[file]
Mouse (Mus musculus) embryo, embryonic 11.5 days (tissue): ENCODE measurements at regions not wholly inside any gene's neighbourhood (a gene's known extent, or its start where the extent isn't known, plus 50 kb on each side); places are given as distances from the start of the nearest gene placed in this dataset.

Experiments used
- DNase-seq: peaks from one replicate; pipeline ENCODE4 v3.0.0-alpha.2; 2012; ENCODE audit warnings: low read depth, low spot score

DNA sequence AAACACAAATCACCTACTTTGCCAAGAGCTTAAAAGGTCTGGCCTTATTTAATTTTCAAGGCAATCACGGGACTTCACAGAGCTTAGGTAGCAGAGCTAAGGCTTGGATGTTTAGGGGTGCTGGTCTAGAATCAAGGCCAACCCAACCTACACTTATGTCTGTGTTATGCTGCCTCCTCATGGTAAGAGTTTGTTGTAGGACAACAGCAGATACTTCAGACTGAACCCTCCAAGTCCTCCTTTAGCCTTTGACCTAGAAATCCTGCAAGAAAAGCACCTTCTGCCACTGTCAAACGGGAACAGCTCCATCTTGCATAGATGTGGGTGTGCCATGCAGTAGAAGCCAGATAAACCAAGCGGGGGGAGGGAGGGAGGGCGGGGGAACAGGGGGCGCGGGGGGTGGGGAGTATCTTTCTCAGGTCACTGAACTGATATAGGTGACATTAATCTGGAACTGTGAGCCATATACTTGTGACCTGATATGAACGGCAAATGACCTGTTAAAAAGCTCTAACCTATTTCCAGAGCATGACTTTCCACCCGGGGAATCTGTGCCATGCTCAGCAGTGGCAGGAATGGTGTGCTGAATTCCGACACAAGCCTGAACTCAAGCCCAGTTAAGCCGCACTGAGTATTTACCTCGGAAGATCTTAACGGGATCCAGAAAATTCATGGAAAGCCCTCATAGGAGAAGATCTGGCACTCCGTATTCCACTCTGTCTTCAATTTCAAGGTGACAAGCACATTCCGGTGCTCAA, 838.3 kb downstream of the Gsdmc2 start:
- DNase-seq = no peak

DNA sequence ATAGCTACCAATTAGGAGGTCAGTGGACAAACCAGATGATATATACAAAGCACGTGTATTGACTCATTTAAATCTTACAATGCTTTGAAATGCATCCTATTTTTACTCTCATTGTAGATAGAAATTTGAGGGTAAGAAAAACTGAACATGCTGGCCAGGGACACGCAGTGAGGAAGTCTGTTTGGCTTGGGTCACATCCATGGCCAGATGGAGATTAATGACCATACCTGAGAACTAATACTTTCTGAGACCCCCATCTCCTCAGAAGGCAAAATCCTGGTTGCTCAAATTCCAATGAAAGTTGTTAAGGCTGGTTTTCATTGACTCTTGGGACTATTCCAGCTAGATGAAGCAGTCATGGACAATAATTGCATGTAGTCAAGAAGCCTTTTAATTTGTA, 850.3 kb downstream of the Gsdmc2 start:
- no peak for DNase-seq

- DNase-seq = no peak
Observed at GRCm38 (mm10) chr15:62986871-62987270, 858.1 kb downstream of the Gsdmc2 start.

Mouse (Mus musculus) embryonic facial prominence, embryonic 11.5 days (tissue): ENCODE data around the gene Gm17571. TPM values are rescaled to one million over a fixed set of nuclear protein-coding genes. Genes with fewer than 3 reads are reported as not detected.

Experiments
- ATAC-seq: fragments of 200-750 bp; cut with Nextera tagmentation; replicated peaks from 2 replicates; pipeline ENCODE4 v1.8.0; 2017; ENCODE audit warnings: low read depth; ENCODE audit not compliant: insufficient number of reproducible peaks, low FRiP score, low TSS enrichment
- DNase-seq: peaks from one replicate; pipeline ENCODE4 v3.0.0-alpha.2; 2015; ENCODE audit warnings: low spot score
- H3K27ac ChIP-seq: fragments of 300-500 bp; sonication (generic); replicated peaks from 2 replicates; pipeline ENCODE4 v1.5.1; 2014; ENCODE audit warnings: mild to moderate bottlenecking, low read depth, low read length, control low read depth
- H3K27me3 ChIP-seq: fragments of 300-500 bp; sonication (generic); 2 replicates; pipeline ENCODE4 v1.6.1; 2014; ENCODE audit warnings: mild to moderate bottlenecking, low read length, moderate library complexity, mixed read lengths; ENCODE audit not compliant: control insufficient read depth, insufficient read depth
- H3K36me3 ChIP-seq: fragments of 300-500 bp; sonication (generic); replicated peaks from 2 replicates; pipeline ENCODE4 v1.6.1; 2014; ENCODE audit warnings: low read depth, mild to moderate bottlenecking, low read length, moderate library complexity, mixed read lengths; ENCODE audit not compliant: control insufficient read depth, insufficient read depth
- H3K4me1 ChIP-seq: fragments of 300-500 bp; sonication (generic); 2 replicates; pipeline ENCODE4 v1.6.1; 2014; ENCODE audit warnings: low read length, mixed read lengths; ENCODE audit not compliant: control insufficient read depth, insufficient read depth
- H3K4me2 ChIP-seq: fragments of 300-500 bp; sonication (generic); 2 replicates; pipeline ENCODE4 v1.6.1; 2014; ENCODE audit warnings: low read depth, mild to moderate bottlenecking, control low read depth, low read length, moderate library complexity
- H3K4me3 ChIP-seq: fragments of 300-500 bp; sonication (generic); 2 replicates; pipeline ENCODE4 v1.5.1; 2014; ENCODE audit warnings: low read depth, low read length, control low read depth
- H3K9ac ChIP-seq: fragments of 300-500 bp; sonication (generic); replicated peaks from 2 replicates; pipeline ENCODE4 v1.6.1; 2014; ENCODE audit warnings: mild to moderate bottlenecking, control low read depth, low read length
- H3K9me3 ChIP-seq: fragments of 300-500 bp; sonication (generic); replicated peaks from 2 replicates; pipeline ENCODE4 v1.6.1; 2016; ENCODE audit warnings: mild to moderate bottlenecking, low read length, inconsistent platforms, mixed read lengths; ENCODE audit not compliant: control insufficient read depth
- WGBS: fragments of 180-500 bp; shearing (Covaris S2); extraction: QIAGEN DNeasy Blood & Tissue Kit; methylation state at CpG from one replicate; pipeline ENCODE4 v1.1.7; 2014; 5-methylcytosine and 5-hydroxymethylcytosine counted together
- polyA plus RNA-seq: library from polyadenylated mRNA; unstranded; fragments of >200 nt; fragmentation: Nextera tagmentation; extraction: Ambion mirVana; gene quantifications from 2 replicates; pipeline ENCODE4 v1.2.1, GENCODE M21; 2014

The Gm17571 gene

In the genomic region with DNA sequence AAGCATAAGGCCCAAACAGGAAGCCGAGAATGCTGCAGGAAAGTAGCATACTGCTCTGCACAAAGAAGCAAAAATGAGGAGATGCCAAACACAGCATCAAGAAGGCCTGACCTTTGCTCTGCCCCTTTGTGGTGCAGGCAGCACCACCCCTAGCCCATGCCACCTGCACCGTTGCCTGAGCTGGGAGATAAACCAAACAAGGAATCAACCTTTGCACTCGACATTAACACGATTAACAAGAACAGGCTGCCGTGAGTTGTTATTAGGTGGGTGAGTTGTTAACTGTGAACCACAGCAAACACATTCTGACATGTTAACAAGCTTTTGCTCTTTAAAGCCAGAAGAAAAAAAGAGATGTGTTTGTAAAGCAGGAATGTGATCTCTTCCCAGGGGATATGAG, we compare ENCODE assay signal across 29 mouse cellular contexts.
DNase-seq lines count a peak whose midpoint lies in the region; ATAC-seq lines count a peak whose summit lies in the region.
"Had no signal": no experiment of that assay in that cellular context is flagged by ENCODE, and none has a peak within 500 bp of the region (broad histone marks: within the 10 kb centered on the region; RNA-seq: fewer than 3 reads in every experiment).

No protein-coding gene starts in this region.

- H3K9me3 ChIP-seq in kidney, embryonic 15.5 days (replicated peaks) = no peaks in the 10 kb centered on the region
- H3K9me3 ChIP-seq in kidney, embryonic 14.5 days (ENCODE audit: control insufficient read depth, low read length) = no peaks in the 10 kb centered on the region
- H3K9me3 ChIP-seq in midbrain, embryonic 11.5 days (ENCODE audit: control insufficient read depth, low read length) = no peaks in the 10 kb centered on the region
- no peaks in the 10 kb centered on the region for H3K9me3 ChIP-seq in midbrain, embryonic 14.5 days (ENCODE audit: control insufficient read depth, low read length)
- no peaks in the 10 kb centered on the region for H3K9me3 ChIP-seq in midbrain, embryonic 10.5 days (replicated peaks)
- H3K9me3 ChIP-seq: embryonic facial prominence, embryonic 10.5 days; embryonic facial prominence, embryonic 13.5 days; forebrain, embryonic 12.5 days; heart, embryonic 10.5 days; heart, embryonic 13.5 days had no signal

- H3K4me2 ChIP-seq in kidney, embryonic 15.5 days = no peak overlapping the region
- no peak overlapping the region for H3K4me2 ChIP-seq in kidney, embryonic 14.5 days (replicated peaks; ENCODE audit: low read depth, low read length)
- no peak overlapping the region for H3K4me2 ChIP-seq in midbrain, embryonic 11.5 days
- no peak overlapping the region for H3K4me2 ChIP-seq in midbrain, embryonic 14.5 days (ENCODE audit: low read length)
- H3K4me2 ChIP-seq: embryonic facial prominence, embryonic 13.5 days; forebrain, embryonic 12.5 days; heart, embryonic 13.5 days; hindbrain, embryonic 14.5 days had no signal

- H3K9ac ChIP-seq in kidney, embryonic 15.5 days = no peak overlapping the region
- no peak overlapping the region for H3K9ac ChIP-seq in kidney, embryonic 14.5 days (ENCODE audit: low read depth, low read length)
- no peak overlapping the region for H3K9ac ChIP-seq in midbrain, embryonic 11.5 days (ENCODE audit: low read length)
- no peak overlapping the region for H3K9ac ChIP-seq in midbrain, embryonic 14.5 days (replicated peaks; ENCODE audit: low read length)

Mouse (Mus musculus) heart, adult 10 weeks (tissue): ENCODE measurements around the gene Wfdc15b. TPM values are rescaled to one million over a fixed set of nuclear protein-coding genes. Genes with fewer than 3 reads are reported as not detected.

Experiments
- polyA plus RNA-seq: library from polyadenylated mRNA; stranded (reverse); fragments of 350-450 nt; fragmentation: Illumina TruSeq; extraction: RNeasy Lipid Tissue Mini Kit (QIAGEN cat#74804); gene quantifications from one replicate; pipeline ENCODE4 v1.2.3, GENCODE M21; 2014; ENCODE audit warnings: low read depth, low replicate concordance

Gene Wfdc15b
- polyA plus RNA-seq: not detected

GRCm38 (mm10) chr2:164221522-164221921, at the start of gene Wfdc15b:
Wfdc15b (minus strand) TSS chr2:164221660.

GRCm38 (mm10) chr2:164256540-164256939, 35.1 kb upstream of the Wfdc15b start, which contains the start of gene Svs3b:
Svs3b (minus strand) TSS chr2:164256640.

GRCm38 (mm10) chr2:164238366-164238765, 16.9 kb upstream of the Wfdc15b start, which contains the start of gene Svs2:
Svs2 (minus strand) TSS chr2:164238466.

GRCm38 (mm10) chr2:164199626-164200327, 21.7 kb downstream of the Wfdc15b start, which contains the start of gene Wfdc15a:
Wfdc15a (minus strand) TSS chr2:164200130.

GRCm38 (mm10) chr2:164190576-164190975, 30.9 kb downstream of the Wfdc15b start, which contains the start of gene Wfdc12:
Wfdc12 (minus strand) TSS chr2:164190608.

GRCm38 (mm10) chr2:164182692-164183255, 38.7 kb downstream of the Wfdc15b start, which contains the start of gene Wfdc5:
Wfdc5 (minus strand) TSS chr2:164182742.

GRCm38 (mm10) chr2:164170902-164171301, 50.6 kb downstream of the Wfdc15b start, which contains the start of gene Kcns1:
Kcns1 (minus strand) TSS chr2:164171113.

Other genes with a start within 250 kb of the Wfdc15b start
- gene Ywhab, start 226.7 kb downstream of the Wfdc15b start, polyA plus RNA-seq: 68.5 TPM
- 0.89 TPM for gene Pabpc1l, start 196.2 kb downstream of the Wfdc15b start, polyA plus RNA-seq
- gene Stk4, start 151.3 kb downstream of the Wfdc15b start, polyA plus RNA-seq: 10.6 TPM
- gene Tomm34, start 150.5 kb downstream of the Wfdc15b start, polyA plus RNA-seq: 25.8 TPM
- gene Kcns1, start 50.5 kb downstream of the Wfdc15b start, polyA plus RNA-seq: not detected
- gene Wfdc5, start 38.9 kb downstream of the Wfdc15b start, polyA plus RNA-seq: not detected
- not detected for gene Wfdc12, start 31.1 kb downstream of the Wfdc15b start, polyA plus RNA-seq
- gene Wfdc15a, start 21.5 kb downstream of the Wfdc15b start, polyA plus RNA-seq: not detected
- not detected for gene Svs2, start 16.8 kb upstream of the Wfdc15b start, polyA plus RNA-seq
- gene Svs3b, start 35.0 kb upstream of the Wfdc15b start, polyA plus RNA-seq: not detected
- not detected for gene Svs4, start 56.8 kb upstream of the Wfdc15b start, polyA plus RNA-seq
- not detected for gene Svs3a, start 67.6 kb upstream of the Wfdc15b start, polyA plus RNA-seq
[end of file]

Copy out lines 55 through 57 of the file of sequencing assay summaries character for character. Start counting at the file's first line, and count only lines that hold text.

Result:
GRCm38 (mm10) chr2:164199626-164200327, 21.7 kb downstream of the Wfdc15b start, which contains the start of gene Wfdc15a:
Wfdc15a (minus strand) TSS chr2:164200130.

GRCm38 (mm10) chr2:164190576-164190975, 30.9 kb downstream of the Wfdc15b start, which contains the start of gene Wfdc12: